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Fun with Transactions - Part IV Expand / Collapse
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Posted Wednesday, September 22, 2010 8:59 PM


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Comments posted to this topic are about the item Fun with Transactions - Part IV

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Nakul Vachhrajani.
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Post #991679
Posted Wednesday, September 22, 2010 9:01 PM


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Nice series of questions -- it will teach a great number of people a lot of what they should/need to know

If everything seems to be going well, you have obviously overlooked something.

Ron

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Post #991680
Posted Wednesday, September 22, 2010 10:08 PM
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Good one It's easy to get lost in this type of questions
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Posted Wednesday, September 22, 2010 10:29 PM
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Thanks for the question, I appreciate the effort you have put forward in helping everyone to better understand transactions.
Post #991699
Posted Wednesday, September 22, 2010 10:35 PM


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Thank-you for the kind words, "UMG Developer" (I am sorry for using your alias), Ron and Dhruvesh.

I have learnt a great deal from the community, and when I was first faced with a situation I highlighted in Part I, I researched it through and came up with this series.

Knowledge is power, and it definitely grows by sharing.

We have a very nice community here at SSC, and I hope to be an active part of this in the time to come.

Once again, thank-you all, and have a very nice day ahead!


Thanks & Regards,
Nakul Vachhrajani.
http://nakulvachhrajani.com
Be courteous. Drive responsibly.

Follow me on
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Post #991702
Posted Wednesday, September 22, 2010 11:43 PM
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Good question series. Got owned on the first 2 questions, so decided to read and test a bit on the subject. Now the last 2 questions i have been able to answer correctly.
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Posted Thursday, September 23, 2010 12:53 AM
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Please correct me if i am wrong...

My understanding is, you wont be able to commit or rollback inner transaction separately as the outer transaction will override with its commit/rollback command. If this is true, why do we need to use nested transactions or in which scenario nested transactions can be used?

let me know if my question is not clear


_________
Andrew
Post #991762
Posted Thursday, September 23, 2010 1:03 AM
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p0peye (9/23/2010)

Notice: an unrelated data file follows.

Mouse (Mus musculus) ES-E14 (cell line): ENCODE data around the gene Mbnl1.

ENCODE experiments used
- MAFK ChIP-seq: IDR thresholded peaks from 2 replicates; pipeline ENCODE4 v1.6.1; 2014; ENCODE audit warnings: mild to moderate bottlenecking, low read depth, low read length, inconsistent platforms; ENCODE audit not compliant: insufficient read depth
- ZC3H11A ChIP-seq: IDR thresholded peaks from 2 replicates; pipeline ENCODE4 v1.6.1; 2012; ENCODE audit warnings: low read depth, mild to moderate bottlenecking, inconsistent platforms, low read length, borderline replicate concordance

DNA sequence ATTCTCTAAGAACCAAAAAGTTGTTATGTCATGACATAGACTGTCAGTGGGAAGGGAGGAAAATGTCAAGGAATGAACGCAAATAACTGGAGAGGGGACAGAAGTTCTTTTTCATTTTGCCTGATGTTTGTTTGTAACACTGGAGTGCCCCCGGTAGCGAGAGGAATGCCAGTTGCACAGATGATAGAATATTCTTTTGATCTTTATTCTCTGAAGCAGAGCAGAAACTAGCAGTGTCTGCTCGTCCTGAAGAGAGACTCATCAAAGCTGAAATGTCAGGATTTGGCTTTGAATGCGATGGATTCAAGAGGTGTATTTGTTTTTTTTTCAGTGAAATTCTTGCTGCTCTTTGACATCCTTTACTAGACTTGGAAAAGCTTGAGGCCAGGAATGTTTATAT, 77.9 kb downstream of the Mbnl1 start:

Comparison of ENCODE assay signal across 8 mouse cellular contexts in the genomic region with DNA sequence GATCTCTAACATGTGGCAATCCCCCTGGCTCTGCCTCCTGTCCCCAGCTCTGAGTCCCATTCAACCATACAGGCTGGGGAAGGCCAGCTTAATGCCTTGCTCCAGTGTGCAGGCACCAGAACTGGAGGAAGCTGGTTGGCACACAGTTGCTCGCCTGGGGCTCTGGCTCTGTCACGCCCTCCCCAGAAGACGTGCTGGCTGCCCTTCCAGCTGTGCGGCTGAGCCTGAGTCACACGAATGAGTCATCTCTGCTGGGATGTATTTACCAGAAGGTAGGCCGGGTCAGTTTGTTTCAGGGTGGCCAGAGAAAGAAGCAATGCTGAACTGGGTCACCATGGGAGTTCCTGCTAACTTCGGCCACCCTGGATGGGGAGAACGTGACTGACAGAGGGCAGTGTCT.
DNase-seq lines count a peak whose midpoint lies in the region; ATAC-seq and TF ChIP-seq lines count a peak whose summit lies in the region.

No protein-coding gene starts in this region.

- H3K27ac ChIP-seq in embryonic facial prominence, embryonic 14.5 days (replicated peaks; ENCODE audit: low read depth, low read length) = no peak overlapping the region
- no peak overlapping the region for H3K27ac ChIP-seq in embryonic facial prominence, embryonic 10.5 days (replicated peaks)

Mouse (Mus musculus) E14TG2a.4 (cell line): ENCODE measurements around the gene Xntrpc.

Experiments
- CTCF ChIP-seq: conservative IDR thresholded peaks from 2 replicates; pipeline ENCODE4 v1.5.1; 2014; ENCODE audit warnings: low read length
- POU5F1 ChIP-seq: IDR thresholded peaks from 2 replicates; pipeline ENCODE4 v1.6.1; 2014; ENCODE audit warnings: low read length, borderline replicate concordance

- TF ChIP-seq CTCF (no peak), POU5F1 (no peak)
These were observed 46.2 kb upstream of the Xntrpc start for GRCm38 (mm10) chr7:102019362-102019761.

Please correct me if i am wrong...

My understanding is, you wont be able to commit or rollback inner transaction separately as the outer transaction will override with its commit/rollback command. If this is true, why do we need to use nested transactions or in which scenario nested transactions can be used?

let me know if my question is not clear


_________
Andrew


Now this is a bit out off my league. But i would say that your partly correct. You cant commit an inner transaction and then later rollback the outer one. You can however using "save transaction" rollback a part and then commit the rest. Like this
 
create table #TransTest (i integer)

begin tran OuterTran
insert into #TransTest (i) values (1)

save tran InnerTran
insert into #TransTest (i) values (2)
rollback tran InnerTran

commit tran OuterTran

select * from #TransTest

drop table #TransTest

Here only one value is inserted into the table the second row is rolled back.

/T
Post #991764
Posted Thursday, September 23, 2010 1:06 AM


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p0peye (9/23/2010)
Please correct me if i am wrong...

My understanding is, you wont be able to commit or rollback inner transaction separately as the outer transaction will override with its commit/rollback command. If this is true, why do we need to use nested transactions or in which scenario nested transactions can be used?

let me know if my question is not clear


_________
Andrew


Hello, Andrew.

While this question has been discussed at length in the discussions of the previous questions in this same series (published starting from September 10, 2010); I would say that your understanding is partially right.

You do not trully "commit" the inner transaction as long as you don't commit the outer transaction. However, you can use save points within your transactions and rollback to the chosen point. This is demonstrated in the discussions on the first part of the series.

I would definitely recommend reading those discussions and going through all the parts of the series, and I am sure that all your questions will be answered.

If any remain, please feel free to post them and we will try to help you out as best as we can.


Thanks & Regards,
Nakul Vachhrajani.
http://nakulvachhrajani.com
Be courteous. Drive responsibly.

Follow me on
Twitter: @sqltwins
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Post #991765
Posted Thursday, September 23, 2010 1:58 AM


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Nice question. Although the first answer is also a bit valid, as both transactions are indeed rollbacked. (due to the outer transaction)



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